‘Almost, Maine’ has Lake Tahoe parallels | TahoeDailyTribune.com
YOUR AD HERE »

‘Almost, Maine’ has Lake Tahoe parallels

Pat Leonard-Heffner Tessa Dixon and Thomas Lopez during a scene from "Almost, Maine," which opens this week in the Lake Tahoe Community College Duke Theatre.
ALL |

“Almost, Maine” or almost Tahoe, the audience can decide

Opening Friday, March 11, in the Lake Tahoe Community College Duke Theatre, “Almost, Maine” takes a look at the many different sides of love against the backdrop of a cold, clear, winter night in small remote town. Sound familiar?

“This show is romantic, quirky, funny, and poignant,” said Director Susan Boulanger, about the 19-character play that is set in the mythical town of Almost, Maine.



The play, written by Tony award-winning actor John Cariani, was not a hit in New York, but has enjoyed an amazing second life in smaller theaters around the world. It was the most-produced play in North American high schools in 2010, pushing out “Midsummer Night’s Dream” from the No. 1 high school slot, according to the New York Times. Since its debut, it has been produced in small theater from Los Angeles to Dubai. More than 600 companies have staged the play in the U.S. and Canada alone.

The story is told in nine vignettes, all taking place in one evening, at the same time. Kurt Munger, technical director, said the concept for the set and lighting design for the show is a night scene in a snow globe. This year, the college’s Friends of the Theatre program funded the purchase of a scrim for the Duke Theatre. Used for the first time in “Almost, Maine,” the scrim is the backdrop of the set, and helped to create a starlight effect.



“There are many parallels between Tahoe and the play,” Munger said. “It is based in a small, tightknit community during a cold, long, winter. Anyone who has lived here and been out in a Tahoe meadow on a winter’s evening will recognize the landscapes created in the sets and lighting.”

Actor Matt Coogan praised Boulanger for the work put into the show and what she brings to the LTCC Theatre. Both Coogan and his wife Jen were cast in the production.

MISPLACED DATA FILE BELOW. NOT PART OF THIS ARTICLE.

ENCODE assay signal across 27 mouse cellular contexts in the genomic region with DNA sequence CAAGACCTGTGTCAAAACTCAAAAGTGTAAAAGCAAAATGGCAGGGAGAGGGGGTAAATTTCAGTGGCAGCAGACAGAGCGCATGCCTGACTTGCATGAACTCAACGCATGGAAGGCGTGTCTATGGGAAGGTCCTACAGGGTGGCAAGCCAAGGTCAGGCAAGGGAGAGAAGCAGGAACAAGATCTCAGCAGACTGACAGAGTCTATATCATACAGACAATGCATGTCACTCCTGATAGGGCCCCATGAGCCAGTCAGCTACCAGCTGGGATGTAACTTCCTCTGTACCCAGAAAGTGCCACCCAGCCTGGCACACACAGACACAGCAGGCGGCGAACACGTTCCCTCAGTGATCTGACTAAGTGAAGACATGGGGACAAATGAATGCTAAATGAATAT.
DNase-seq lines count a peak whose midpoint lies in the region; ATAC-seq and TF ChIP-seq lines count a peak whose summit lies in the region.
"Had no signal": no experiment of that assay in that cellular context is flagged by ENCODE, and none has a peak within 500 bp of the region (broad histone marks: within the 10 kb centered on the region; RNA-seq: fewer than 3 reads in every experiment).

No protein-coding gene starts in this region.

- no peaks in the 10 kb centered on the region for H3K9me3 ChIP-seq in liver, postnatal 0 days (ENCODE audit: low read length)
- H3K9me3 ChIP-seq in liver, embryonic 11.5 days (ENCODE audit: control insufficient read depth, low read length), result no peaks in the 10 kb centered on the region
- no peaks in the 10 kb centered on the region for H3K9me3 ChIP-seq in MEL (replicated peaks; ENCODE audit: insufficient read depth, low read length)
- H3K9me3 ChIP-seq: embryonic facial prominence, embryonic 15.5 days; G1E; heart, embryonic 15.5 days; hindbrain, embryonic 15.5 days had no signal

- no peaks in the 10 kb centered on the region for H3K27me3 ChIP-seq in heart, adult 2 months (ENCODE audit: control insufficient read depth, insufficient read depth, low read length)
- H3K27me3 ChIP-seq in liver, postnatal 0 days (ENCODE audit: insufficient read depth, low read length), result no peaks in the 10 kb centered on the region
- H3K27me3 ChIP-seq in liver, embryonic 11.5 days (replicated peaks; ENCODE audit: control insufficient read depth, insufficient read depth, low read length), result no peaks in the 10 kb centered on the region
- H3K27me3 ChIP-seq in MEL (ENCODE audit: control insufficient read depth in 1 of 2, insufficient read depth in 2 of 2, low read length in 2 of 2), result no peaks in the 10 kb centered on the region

“She knows how to work us, and how to get the best out of us,” he said. “She cast me in the one part I didn’t want and the part that now I’m so glad I got.

“People will be stoked about ‘Almost, Maine.’ The main theme, I would say is vulnerability. Once you stop the crap and let your walls down a little bit, and what can happen when you open up to it.”

Coogan and his wife have been in several LTCC productions, including “Cats” and “Footloose.” The pair met in Las Vegas while working as singing gondoliers at The Venetian.

“We sang Italian love songs to each other,” Coogan said.

Boulanger said there is sense of magic to “Almost Maine” that allows the theatrical magic to flourish and underscores the mystical nature of love.


Support Local Journalism

Support Local Journalism

Readers around the Lake Tahoe Basin and beyond make the Tahoe Tribune's work possible. Your financial contribution supports our efforts to deliver quality, locally relevant journalism.

Now more than ever, your support is critical to help us keep our community informed about the evolving coronavirus pandemic and the impact it is having locally. Every contribution, however large or small, will make a difference.

Your donation will help us continue to cover COVID-19 and our other vital local news.

For tax deductible donations, click here.

Start a dialogue, stay on topic and be civil.
If you don't follow the rules, your comment may be deleted.

User Legend: iconModerator iconTrusted User